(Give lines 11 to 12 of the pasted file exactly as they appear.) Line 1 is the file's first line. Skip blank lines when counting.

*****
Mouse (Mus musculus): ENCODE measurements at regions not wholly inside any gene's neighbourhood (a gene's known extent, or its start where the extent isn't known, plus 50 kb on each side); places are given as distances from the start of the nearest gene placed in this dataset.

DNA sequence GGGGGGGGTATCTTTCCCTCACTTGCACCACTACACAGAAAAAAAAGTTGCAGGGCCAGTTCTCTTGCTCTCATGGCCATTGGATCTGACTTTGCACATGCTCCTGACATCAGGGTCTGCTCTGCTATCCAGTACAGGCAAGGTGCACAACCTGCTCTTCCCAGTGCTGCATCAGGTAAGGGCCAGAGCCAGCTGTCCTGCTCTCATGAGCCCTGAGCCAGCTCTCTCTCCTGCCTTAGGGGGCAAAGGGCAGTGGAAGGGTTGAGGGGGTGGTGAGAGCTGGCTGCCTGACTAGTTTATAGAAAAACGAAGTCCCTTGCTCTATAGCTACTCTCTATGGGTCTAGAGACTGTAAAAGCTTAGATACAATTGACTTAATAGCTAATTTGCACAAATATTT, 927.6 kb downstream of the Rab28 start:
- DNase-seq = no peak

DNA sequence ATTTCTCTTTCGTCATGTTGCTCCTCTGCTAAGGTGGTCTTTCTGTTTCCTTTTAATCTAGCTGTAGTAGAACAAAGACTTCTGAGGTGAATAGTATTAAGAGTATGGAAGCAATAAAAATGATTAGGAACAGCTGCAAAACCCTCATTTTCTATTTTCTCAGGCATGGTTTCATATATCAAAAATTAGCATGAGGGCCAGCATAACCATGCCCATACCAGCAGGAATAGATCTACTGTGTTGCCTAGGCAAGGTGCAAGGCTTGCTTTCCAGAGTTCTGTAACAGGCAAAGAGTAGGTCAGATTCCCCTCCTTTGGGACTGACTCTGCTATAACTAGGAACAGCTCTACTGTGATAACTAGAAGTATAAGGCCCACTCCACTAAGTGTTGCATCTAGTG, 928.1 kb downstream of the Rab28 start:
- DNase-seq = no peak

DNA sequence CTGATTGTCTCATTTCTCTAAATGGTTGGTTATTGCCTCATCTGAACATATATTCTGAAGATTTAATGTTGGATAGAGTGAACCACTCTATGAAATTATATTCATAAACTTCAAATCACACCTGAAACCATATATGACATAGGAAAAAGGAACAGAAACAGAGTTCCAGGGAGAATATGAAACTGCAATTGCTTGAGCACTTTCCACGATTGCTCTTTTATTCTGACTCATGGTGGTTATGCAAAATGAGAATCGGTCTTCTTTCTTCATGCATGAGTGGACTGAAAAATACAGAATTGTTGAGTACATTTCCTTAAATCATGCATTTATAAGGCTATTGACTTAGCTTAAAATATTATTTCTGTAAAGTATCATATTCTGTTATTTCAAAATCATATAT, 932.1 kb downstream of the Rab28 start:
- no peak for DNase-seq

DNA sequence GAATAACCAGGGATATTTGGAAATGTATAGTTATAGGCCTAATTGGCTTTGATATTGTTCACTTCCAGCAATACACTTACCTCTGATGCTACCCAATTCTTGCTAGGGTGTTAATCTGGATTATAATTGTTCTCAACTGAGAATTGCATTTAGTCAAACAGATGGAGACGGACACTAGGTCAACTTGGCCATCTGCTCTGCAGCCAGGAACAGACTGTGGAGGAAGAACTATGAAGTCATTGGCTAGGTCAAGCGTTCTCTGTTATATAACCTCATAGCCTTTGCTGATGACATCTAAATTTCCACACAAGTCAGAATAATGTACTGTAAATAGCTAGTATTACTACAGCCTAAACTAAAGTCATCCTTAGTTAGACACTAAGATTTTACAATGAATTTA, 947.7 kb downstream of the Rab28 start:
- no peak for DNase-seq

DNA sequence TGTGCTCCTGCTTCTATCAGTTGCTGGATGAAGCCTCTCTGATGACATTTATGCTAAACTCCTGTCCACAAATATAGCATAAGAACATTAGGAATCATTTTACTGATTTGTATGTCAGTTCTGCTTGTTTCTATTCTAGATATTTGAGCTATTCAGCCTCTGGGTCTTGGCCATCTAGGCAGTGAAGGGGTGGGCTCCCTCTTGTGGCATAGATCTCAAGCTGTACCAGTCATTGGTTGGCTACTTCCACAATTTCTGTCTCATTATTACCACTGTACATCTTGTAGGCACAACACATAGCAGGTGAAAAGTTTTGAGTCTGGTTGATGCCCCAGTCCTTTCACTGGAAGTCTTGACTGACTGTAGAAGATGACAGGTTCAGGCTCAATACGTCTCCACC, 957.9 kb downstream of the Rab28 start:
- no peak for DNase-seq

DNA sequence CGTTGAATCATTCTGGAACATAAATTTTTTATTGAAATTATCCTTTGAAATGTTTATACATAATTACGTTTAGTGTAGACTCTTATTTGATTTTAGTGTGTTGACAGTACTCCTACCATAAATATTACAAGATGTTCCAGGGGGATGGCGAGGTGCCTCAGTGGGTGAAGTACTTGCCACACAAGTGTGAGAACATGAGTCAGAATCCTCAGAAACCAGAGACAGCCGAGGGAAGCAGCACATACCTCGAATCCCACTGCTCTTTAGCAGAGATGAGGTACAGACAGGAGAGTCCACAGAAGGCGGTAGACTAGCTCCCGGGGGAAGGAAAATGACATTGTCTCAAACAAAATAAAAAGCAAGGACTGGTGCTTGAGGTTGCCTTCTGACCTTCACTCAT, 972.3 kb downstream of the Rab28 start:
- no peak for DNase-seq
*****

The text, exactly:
- no peak for DNase-seq

DNA sequence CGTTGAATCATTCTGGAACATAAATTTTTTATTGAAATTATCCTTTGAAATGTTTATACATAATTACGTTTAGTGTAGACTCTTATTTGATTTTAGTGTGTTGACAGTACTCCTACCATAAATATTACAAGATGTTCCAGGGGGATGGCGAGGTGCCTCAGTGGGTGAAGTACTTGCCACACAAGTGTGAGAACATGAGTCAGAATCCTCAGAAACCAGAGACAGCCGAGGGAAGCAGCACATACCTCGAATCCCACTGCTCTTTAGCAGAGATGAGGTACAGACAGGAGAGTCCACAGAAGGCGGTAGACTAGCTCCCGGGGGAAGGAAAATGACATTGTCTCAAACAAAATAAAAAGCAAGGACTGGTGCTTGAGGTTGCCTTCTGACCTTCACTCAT, 972.3 kb downstream of the Rab28 start: